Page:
Introducing eXchange

I’d begin with a story. It’s about the apprentice.


We all know apprenticeship. It’s the trusted method of knowledge and skill transfer in the craft industry for a long time if not forever. When a kid wanted to, in the future, practice as a craftsman of whatever sort, they were put under the tutelage of a master of a guild. If the master of the guid accepts them they become his apprentice for a specific period.

During that time, the apprentice has the opportunity of working side by side with the master and learning his skills, techniques, and thought-process so they can become better at the craft. It was not the master’s responsibility to ram all those into the apprentice’s head. No. The apprentice had to, via observation and participation, learn the art and craft of their master so that when time comes for them to begin their journeyman years, they’re good enough to surviveCraft apprentices learn by observation and participation at a master’s workshop.


Let me not ramble on. You get it. In so many ways the practice of programming and software engineering is more of an art than a science. It’s a craft. And like any other craft, mastery requires paying rapt attention to masters while they delicately create interactivity using just HTML, or as they industriously yet elegantly conjure addictive games out of mere JavaScript. Good software is a masterpiece. And good software is what we only want to build every time. In that case we should be apprentices at some master’s guild, right?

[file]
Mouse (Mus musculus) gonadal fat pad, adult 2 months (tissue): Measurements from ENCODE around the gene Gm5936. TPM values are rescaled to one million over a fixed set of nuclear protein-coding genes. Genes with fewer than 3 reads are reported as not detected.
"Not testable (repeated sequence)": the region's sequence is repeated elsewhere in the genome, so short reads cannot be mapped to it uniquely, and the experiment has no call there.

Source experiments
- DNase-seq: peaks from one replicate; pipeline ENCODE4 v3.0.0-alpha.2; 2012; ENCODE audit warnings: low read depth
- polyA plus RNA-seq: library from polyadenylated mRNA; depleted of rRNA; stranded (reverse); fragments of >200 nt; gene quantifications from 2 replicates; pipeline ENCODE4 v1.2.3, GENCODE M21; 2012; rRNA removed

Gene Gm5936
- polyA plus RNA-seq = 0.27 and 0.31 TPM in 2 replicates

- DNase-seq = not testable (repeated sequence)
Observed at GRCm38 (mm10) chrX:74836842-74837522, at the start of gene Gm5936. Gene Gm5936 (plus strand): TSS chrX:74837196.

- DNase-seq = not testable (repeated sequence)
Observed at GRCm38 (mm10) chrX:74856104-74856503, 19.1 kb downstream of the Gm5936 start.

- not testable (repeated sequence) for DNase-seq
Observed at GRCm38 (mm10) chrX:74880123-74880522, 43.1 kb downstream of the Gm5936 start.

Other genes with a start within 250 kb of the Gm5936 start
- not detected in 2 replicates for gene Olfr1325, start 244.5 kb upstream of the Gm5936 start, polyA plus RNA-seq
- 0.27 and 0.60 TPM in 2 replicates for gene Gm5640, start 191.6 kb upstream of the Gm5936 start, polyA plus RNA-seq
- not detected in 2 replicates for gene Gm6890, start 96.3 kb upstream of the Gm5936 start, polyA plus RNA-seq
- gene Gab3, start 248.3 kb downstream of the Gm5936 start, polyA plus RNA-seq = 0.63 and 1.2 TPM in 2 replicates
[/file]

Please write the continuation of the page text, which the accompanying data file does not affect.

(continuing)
We know we should sit by Jeff Dean‘s loom everyday. Or join Edem Kumodzi at his workshop and understand why he chooses a specific way of solving a problem over your favorite. And diff and learn. If you’re lucky to have a master as a workmate, awesome, but not everybody does. So we thought about it.

And we came up with DevCongress eXchange. A remote hangout session with people who have distinguished themselves in programming and software engineering. During the session, we’d have the opportunity to:
  1. Get answers to matters of personal growth and development as a programmer
  2. Know best practices in programming concerning dealing with people (teammates and clients), tools, deadlines, etc.
  3. See a live demonstration where our guest loud thinks while they solve a problem. During this last session we should expect to pick up
    1. programming language tips
    2. text editor (or IDE) tricks
    3. proper problem decomposition
    4. better solution planning and execution
    5. how to accept failure (or discover an intractable problem)
    6. how to celebrate your victory alone or with your team
eXchange runs monthly, via Google Hangouts.

Our expectation is to be noticeably better than we were after every eXchange by quickly assimilating whatever is new and better into our routine. We already have suitable guests in mind but we’re also open to suggestions, especially when you can help us get them. Do you have anybody in mind you’d want us to learn from? Let’s talk in the comments.

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